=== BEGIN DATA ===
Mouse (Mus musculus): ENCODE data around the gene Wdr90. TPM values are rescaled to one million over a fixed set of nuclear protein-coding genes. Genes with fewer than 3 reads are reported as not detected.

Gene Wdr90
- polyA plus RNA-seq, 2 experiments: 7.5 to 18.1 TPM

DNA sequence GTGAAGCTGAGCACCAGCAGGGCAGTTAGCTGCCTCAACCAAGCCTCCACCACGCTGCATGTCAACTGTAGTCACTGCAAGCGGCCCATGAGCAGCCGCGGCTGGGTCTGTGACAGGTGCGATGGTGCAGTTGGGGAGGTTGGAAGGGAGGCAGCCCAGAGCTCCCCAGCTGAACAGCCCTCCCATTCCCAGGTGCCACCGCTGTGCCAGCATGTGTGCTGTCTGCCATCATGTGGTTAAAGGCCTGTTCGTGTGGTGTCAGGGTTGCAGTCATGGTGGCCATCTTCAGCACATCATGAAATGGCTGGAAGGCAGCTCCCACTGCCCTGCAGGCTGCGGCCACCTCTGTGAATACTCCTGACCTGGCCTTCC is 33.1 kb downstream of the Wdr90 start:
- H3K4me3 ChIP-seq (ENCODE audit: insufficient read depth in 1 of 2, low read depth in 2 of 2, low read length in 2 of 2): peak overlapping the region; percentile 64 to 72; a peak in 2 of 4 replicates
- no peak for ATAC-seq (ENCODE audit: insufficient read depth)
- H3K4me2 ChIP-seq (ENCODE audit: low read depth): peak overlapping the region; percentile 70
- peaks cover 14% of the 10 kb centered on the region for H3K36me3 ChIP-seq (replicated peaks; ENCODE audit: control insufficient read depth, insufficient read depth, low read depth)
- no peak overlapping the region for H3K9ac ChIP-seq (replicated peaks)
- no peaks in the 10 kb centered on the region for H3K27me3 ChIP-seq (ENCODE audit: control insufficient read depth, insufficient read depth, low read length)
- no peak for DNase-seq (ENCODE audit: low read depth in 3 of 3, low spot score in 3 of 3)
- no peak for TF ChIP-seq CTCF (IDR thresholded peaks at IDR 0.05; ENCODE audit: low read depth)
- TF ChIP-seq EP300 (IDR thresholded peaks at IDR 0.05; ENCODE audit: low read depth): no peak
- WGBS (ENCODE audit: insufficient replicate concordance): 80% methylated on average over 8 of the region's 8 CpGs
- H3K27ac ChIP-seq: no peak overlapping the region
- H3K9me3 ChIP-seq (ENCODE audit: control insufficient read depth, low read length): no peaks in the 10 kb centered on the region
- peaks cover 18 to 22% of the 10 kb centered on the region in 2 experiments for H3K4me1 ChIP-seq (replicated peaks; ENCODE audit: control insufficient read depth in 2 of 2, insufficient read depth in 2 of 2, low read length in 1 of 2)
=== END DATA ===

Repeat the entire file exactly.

Mouse (Mus musculus): ENCODE data around the gene Wdr90. TPM values are rescaled to one million over a fixed set of nuclear protein-coding genes. Genes with fewer than 3 reads are reported as not detected.

Gene Wdr90
- polyA plus RNA-seq, 2 experiments: 7.5 to 18.1 TPM

DNA sequence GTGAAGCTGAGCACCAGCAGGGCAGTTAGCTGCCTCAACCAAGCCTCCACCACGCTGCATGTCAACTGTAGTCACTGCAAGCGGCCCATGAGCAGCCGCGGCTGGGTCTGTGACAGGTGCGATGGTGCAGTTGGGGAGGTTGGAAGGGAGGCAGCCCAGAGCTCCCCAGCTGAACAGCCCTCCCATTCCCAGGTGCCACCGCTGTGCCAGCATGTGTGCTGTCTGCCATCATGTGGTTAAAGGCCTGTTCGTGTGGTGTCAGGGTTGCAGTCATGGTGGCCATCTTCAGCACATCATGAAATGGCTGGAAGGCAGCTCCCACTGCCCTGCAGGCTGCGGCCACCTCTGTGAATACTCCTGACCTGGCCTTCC is 33.1 kb downstream of the Wdr90 start:
- H3K4me3 ChIP-seq (ENCODE audit: insufficient read depth in 1 of 2, low read depth in 2 of 2, low read length in 2 of 2): peak overlapping the region; percentile 64 to 72; a peak in 2 of 4 replicates
- no peak for ATAC-seq (ENCODE audit: insufficient read depth)
- H3K4me2 ChIP-seq (ENCODE audit: low read depth): peak overlapping the region; percentile 70
- peaks cover 14% of the 10 kb centered on the region for H3K36me3 ChIP-seq (replicated peaks; ENCODE audit: control insufficient read depth, insufficient read depth, low read depth)
- no peak overlapping the region for H3K9ac ChIP-seq (replicated peaks)
- no peaks in the 10 kb centered on the region for H3K27me3 ChIP-seq (ENCODE audit: control insufficient read depth, insufficient read depth, low read length)
- no peak for DNase-seq (ENCODE audit: low read depth in 3 of 3, low spot score in 3 of 3)
- no peak for TF ChIP-seq CTCF (IDR thresholded peaks at IDR 0.05; ENCODE audit: low read depth)
- TF ChIP-seq EP300 (IDR thresholded peaks at IDR 0.05; ENCODE audit: low read depth): no peak
- WGBS (ENCODE audit: insufficient replicate concordance): 80% methylated on average over 8 of the region's 8 CpGs
- H3K27ac ChIP-seq: no peak overlapping the region
- H3K9me3 ChIP-seq (ENCODE audit: control insufficient read depth, low read length): no peaks in the 10 kb centered on the region
- peaks cover 18 to 22% of the 10 kb centered on the region in 2 experiments for H3K4me1 ChIP-seq (replicated peaks; ENCODE audit: control insufficient read depth in 2 of 2, insufficient read depth in 2 of 2, low read length in 1 of 2)